Nicaragua is located in Central America between the countries of Costa Rica and Honduras. It is bordered on one side by the Caribbean Sea, and on the other side by the Pacific Ocean. Nicaragua is a beautiful tropical country, very warm in the lowlands, but a bit cooler in the highlands.
A Spanish colony from Panama settled the Pacific Coast of Nicaragua in the early 16th century. Independence from Spain was declared in 1821; Nicaragua became an independent republic in 1838. By 1978, violent opposition to governmental manipulation and corruption was widespread. In 1979, there was a civil war that brought the Marxist Sandinista guerrillas to power. Nicaraguan aid to leftist rebels in El Salvador caused the US to sponsor anti-Sandinista contra guerrillas through much of the 1980s. Free elections in 1990, 1996, and again in 2001 resulted in the defeat of the Sandinistas.
Recently, Daniel Ortega, Sandinista leader, was re-elected to the presidency of Nicaragua. The world waits to see how this will affect the struggling, but emerging nation of Nicaragua.
Nicaragua is one of the hemisphere's poorest countries, with over 50% of its population below the poverty line. Unemployment is massive at 22%, with further considerable underemployment. Nicaragua faces low per capita income and huge external debt. Nicaragua will continue to be dependent on international aid and debt relief under the Heavily Indebted Poor Countries (HIPC) initiative. Nicaragua has suffered from destructive earthquakes, volcanoes, landslides, and the country is extremely susceptible to hurricanes.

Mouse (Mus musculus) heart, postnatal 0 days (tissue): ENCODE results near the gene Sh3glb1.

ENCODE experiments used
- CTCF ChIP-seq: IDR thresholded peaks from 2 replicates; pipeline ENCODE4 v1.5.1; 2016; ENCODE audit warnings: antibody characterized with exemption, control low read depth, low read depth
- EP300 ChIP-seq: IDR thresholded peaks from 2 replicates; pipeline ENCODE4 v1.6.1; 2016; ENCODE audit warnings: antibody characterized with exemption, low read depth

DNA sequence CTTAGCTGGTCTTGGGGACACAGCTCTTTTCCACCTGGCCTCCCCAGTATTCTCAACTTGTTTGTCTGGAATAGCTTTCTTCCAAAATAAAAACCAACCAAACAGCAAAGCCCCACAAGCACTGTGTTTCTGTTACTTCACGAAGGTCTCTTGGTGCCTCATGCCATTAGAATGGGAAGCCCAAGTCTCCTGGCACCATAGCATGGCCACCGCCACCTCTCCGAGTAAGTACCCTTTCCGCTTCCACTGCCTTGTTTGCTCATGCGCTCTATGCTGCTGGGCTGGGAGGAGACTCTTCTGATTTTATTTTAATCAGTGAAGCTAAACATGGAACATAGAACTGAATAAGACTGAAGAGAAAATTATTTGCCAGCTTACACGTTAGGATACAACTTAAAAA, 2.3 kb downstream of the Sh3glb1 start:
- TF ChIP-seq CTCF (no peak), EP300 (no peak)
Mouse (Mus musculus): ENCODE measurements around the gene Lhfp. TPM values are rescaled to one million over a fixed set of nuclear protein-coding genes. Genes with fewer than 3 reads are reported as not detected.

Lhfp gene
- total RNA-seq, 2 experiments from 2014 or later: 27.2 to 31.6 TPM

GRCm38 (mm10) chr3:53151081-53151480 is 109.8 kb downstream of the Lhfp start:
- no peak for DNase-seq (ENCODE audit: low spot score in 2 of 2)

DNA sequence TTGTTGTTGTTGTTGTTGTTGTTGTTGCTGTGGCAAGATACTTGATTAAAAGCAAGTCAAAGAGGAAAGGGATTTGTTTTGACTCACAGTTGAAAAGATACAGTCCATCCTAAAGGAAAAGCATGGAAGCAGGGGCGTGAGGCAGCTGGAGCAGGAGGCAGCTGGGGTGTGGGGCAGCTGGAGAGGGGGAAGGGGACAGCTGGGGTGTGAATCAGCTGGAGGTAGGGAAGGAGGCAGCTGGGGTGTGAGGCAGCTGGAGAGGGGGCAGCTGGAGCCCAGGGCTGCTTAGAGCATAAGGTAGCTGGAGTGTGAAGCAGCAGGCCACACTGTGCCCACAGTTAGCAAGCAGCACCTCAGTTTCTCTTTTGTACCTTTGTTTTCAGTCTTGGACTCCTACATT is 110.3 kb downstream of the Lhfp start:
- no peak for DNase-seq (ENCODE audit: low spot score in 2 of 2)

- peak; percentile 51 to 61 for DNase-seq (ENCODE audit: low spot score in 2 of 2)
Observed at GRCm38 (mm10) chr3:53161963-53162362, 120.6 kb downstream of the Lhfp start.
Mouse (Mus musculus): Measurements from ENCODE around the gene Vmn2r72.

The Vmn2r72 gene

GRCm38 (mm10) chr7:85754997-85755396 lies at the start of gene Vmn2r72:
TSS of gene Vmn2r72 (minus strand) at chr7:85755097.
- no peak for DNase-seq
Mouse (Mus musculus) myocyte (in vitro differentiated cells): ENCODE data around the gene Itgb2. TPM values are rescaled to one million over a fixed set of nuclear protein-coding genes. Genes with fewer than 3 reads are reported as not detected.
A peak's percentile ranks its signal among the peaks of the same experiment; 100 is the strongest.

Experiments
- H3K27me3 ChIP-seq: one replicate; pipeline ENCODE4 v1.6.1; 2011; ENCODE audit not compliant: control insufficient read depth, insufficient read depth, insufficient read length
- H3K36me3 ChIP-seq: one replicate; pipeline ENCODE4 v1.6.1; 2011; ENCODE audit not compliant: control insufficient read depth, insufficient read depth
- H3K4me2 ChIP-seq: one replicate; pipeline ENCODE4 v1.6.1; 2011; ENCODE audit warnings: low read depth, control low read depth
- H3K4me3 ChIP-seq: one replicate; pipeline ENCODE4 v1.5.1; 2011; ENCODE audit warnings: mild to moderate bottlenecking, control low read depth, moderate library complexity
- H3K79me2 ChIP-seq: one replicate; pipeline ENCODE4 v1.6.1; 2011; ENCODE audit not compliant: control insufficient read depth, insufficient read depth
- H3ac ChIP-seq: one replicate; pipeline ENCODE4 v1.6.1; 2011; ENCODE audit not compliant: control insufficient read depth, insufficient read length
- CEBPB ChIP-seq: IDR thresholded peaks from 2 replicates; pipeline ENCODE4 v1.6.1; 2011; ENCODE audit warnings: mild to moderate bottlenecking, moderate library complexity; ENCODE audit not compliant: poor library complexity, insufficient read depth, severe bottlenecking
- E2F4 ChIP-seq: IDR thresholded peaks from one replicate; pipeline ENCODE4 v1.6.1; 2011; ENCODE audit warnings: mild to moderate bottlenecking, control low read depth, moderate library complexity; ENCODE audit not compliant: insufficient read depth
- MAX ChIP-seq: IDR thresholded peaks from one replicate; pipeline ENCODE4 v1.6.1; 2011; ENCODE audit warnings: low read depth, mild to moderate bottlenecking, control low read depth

Nicaragua is 85% Catholic. The population is 69% mestizo, 17% white, 9% black, and 5% Amerindian. The infant mortality is over 30 deaths per 1,000 live births.
Children of Promise in Nicaragua
Children of Promise provides educational assistance, food, basic health care, and Christian nurture through the local ministry of the Church of God.
For $25 per month per child, you can provide a bright future for a Nicaraguan child who would otherwise not have such an opportunity.
Franchesca lives with her mother in her grandmother's home, which has no water, electricity, or bathroom.
Jonathan lives with his parents and 4 siblings in a one-room home made of stone. It has a tin roof and a dirt floor.
Many of the sponsored children live near this neighborhood.
The children attend Sunday School regularly.